Fraud squad | 

Bank employee allegedly went on 'spending spree' after customers duped out of €10k

'The individual (21) is suspected of calling to the homes of all four victims, producing a fake personal ID and fake bank documents before leaving with their debit cards'
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Ken Foy

A 21-year-old man who works in one of Ireland’s biggest banks was arrested by fraud squad detectives who are investigating a scam in which four victims lost up to €10,000 in total when they were duped into handing their bank cards over to a fraud gang.

“He is suspected of going on a spending spree with the money particularly by buying electronic products for himself,” a senior source said.

“This individual is suspected of calling to the homes of all four victims, producing a fake personal ID and fake bank documents before leaving with their debit cards,” the source added.

The suspect was arrested at his home in Tallaght yesterday morning by officers from the Garda National Economic Crime Bureau (GNECB) who have been investigating the scam in which the bank customers were targeted in a “sophisticated fraud.”

A 22-year-old female associate of the bank employee was also arrested in the same property as part of the detailed investigation.

Both have since been released without charge.

GNECB officers are currently liaising with the bank he works for to “determine whether data at the bank was compromised by his role in the institution and to establish exactly what his role was in the bank,” according to a senior source.

Apart from his alleged involvement in these crimes, the arrested man is also being questioned about separate money laundering offences after detectives discovered that €7,000 which had been scammed from a customer in a different bank was being stored the suspect’s personal bank account.

“One of the crimes that he is being questioned about occurred last summer when the victim got a call which purported to be from her bank,” a senior source explained.

“The caller outlined in very believable terms that there was a problem with her account and that a bank employee would call to her home to collect her debit card so the issue could be resolved.

“The bank employee who is currently in custody is then suspected of arriving at her home with what appeared to be legitimate documentation from the bank which was actually bogus and she signed over her debit card.

“This card was then used to make four fraudulent transactions on her account.

“Investigations have established that the person who made the original phone call to the victim and the person who called to their property to take the debit card are different people,” the source added.

Sources say that the crimes against the other victims followed “similar patterns.”

Detectives believe that all four victims had first been identified by the gang by their use of a cyber enabled fraud called ‘vishing.’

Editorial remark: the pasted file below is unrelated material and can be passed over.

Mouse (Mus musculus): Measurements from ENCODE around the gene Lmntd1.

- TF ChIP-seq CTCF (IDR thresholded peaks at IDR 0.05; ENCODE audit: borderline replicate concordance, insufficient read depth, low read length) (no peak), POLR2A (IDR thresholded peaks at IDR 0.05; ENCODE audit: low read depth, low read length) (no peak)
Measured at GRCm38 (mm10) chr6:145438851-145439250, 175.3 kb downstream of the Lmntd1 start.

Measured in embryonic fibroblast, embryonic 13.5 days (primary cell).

Vishing relies on convincing victims that they are doing the right thing by responding to the caller and in these cases, the victims believed they were legitimately dealing with their bank.

“GNECB are investigating reports that a male, purporting to be a bank employee, was calling to the homes of account holders who had received 'vishing' calls. This man was collecting their bank cards from them,” a garda spokeswoman said in a statement.

“As the fraudsters already had the victim’s PINs, he was then able to use their cards to make withdrawals and purchases. A man was identified and he was arrested this morning,” she added.

Officers also believe that the gang had used the smishing technique to dupe some of the victims – this is a scam where fraudsters use mobile phone text messages to trick people into opening a malicious attachment or link.

The text will instruct the victim to click on a link to unblock or unfreeze their account and then ask them to login and enter a code received by text which allows the fraudster to access the account.

Banks say they will never text you seeking personal information like account numbers, passwords, pin codes, or your mother’s maiden’s name.

GNECB officers arrested the 22-year-old woman in relation to this aspect of the investigation which gardai described in a statement yesterday as a “search operation.”

“This search operation came into effect as a result of an investigation into 'smishing' attacks on bank account holders,” the garda spokeswoman said.

“Account holders received a text, believing it was from their bank with a link attached which brought them to a cloned website.

“They then input their PINs which allows the fraudsters to take control of their bank account and transfer money to a money mule account.

“In one such case, a victim lost €7,500 and it was laundered through the accounts of a 22 year old female.

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